A Regrettable Affair in Bangor

6 July 1867

A fine Independence Day celebration was prevented in Bangor. Everything was entertaining and happy inside and outside the celebration building until about evening time when a group of Americans from Salem and a group of Germans began to fight in Mr. Fritz's place. The old pub envy or hate, which has existed for a long time between part of the residents of Salem and Neshonoc and part of the residents of Bangor, broke out after the probable all-too-free enjoyment of spirits by the Salemers and Neshonocers as they aren't used to them, normally swearing by cold water.

A general fistfight ensued by which everything that wasn't nailed down in the saloon was wrecked. The Americans from Salem pulled their knives and used them in such a way that in only a short time the Germans who were present were more or less severely wounded, but luckily not life-threateningly. As it always happens in such occurrences, those who tried to make peace suffered the heaviest hits. Mr. Jacob Meier and Mr. Baumgartner were evidently seriously wounded. We wish that those who caused the affair would be punished.

Lost Rib Found Again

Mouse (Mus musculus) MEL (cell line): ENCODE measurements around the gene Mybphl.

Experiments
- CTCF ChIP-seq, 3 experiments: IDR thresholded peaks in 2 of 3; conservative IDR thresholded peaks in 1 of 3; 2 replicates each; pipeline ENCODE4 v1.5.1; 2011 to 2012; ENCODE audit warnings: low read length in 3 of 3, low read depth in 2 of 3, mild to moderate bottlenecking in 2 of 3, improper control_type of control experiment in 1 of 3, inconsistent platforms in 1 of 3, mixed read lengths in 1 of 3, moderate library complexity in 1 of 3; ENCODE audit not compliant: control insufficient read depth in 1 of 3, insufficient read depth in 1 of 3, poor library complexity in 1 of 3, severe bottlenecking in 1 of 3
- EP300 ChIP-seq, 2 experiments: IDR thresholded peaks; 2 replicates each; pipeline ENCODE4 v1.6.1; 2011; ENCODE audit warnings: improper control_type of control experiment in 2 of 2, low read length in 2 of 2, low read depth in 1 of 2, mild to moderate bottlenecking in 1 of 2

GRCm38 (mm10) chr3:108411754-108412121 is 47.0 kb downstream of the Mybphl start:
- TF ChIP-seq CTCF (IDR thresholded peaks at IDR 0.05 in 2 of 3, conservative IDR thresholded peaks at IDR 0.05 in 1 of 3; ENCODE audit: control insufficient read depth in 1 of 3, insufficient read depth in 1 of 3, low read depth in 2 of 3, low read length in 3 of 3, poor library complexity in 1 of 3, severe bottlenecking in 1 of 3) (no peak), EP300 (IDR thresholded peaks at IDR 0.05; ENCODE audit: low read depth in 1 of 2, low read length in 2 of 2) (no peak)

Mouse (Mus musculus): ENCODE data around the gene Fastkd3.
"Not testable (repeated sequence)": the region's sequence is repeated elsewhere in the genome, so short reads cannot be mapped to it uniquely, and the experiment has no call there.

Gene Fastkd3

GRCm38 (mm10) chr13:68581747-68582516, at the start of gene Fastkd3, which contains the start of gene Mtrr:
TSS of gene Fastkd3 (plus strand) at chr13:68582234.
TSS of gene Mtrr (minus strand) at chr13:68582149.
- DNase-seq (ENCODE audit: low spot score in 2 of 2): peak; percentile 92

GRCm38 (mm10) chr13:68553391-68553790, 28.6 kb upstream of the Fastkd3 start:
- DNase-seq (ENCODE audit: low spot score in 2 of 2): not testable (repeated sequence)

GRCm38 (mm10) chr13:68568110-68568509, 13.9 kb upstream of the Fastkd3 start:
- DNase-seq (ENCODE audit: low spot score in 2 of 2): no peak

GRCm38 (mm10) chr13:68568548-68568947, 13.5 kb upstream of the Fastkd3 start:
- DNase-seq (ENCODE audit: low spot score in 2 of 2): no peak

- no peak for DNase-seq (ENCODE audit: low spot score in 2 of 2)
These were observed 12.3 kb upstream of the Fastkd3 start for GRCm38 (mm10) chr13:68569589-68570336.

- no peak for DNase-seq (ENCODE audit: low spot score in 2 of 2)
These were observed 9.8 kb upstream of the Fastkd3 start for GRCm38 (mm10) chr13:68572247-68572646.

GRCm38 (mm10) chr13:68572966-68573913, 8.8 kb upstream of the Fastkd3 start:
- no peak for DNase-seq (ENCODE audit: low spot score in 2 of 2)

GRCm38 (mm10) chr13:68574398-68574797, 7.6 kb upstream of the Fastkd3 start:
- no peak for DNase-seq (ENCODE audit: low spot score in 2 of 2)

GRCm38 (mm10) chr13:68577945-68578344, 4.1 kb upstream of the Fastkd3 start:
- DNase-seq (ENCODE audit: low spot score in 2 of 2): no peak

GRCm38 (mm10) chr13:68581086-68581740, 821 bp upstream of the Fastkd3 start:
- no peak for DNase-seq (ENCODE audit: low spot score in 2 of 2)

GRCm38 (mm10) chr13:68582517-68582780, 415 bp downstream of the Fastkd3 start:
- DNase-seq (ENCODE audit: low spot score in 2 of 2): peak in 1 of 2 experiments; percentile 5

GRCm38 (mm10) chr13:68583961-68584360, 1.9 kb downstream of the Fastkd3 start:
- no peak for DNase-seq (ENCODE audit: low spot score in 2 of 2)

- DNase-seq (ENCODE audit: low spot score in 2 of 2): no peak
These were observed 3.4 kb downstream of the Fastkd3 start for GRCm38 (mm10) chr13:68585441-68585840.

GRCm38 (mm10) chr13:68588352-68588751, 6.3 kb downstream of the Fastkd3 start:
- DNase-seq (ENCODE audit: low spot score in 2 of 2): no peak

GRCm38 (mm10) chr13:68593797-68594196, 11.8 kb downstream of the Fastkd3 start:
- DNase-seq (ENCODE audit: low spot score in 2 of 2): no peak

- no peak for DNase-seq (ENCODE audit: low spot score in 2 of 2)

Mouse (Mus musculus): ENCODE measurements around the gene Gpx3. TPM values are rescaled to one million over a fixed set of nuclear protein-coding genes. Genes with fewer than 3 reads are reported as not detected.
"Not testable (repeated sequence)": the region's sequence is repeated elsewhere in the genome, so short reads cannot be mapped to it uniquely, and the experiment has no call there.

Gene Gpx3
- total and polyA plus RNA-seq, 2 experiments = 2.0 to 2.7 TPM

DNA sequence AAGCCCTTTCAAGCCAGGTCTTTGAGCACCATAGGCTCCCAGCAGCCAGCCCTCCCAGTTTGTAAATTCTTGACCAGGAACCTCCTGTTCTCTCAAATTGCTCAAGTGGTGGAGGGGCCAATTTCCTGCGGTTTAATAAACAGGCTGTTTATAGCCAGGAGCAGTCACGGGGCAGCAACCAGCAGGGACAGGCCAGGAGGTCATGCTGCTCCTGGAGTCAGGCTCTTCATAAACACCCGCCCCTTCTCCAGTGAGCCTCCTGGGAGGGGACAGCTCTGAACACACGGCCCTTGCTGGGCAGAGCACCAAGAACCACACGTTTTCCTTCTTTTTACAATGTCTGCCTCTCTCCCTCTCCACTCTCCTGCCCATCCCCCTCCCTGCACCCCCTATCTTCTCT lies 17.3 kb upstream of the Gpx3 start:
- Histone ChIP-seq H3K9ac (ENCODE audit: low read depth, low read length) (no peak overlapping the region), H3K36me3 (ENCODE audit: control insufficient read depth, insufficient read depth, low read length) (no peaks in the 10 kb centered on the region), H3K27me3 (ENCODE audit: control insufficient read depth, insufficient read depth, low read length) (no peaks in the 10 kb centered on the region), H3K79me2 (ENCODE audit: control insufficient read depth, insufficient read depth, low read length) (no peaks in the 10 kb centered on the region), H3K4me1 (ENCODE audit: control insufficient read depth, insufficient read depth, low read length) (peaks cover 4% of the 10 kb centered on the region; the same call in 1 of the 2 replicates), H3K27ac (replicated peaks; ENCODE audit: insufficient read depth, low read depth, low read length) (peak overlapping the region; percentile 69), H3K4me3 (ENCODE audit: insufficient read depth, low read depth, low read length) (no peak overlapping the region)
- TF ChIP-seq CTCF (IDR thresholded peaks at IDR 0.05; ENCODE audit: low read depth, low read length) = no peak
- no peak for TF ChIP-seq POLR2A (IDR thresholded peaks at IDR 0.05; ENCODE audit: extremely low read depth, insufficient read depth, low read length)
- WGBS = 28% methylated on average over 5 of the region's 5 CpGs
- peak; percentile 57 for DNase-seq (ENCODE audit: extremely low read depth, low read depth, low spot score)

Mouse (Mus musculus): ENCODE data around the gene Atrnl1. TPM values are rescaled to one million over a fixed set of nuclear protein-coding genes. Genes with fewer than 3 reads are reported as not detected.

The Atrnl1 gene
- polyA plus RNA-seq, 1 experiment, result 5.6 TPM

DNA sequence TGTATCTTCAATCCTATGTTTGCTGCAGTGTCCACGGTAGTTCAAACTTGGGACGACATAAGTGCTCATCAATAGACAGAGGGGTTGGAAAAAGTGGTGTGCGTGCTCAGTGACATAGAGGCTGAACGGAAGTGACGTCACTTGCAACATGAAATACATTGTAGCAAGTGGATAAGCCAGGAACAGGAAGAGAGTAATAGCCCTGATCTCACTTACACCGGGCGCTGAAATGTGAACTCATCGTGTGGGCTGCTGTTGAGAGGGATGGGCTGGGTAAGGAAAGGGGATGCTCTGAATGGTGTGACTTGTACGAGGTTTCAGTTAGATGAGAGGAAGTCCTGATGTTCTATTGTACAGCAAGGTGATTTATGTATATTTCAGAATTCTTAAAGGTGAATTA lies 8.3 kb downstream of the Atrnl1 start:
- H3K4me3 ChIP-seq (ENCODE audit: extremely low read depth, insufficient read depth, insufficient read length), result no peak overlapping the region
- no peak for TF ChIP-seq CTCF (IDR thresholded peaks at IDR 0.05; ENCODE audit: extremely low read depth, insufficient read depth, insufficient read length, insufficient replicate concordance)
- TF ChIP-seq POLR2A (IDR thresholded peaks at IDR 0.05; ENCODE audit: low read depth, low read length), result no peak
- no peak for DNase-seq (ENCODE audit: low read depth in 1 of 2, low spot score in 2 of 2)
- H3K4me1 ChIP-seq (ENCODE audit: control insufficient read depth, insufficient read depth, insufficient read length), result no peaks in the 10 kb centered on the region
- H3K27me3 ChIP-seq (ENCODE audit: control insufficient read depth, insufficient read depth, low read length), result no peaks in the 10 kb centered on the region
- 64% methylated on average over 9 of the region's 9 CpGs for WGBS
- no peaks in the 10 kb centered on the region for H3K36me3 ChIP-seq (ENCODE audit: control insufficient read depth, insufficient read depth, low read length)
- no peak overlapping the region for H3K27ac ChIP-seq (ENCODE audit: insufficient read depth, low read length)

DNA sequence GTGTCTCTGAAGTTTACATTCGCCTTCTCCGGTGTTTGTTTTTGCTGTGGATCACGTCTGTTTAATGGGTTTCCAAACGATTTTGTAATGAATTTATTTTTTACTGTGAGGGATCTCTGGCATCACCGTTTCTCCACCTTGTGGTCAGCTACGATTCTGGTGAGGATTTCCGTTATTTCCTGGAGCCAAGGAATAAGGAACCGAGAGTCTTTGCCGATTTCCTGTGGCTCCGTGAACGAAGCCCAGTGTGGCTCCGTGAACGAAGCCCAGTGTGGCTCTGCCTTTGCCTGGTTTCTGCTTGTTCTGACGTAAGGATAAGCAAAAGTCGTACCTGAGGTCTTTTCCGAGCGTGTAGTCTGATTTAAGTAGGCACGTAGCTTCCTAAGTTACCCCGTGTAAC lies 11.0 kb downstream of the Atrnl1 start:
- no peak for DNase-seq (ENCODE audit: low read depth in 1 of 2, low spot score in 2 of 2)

21 September 1867

Since our dear Lord took a rib from Adam and made Eve out of it, every Earth's son looks for his lost rib. How strong this business grows in our county can be seen from a glance at the county's marriage register. From 1 January 1866 to 1 July 1867, i.e., during 1 1/2 years, there were 268 marriages, or about 179 per year. Three of those were colored; 116 were Americans and 152 were foreigners, of which 79 Germans, 58 Norwegians, 11 from England or Canada, 2 Dutch and 2 French. 104 pairs were civil, i.e. joined by justices of the peace and 164 with religious ceremonies. 118 were farmers, 1 soldier, 1 preacher, 1 newspaper writer, 1 "Gentleman" (probably a drifter) and the rest were craftsmen.

A comparison of the above numbers gives the material for some important observations. For example, the number of foreigners is more than the number of Americans; the German element is the most represented. If we consider that each foreign married pair raises about four children, while the pampered American girl with difficulty raises one, then soon this county will have a population that exerts a directing influence on a healthy social life. Hypocrisy will gradually be pushed aside through the numbers and make room for common sense.